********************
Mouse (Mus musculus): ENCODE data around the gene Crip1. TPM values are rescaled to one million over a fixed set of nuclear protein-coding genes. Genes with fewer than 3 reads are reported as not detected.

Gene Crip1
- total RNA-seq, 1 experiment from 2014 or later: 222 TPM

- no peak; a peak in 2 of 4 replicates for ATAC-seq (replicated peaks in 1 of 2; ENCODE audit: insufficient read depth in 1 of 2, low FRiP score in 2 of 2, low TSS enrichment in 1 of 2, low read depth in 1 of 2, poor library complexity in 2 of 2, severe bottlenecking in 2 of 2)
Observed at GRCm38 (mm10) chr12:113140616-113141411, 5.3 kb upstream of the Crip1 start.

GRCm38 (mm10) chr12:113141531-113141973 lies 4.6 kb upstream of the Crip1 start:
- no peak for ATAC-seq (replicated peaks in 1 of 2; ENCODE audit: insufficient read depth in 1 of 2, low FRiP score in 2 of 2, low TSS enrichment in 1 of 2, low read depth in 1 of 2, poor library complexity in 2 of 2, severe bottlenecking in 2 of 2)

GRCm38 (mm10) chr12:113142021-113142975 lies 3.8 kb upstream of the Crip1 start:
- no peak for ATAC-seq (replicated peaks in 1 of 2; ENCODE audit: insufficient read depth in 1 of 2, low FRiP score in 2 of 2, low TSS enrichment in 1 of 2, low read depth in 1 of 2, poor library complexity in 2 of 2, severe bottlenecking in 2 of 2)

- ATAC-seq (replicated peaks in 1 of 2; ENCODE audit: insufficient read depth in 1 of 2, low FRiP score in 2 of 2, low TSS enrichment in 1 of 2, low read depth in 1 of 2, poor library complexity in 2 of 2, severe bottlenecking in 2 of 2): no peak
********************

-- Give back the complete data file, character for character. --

Mouse (Mus musculus): ENCODE data around the gene Crip1. TPM values are rescaled to one million over a fixed set of nuclear protein-coding genes. Genes with fewer than 3 reads are reported as not detected.

Gene Crip1
- total RNA-seq, 1 experiment from 2014 or later: 222 TPM

- no peak; a peak in 2 of 4 replicates for ATAC-seq (replicated peaks in 1 of 2; ENCODE audit: insufficient read depth in 1 of 2, low FRiP score in 2 of 2, low TSS enrichment in 1 of 2, low read depth in 1 of 2, poor library complexity in 2 of 2, severe bottlenecking in 2 of 2)
Observed at GRCm38 (mm10) chr12:113140616-113141411, 5.3 kb upstream of the Crip1 start.

GRCm38 (mm10) chr12:113141531-113141973 lies 4.6 kb upstream of the Crip1 start:
- no peak for ATAC-seq (replicated peaks in 1 of 2; ENCODE audit: insufficient read depth in 1 of 2, low FRiP score in 2 of 2, low TSS enrichment in 1 of 2, low read depth in 1 of 2, poor library complexity in 2 of 2, severe bottlenecking in 2 of 2)

GRCm38 (mm10) chr12:113142021-113142975 lies 3.8 kb upstream of the Crip1 start:
- no peak for ATAC-seq (replicated peaks in 1 of 2; ENCODE audit: insufficient read depth in 1 of 2, low FRiP score in 2 of 2, low TSS enrichment in 1 of 2, low read depth in 1 of 2, poor library complexity in 2 of 2, severe bottlenecking in 2 of 2)

- ATAC-seq (replicated peaks in 1 of 2; ENCODE audit: insufficient read depth in 1 of 2, low FRiP score in 2 of 2, low TSS enrichment in 1 of 2, low read depth in 1 of 2, poor library complexity in 2 of 2, severe bottlenecking in 2 of 2): no peak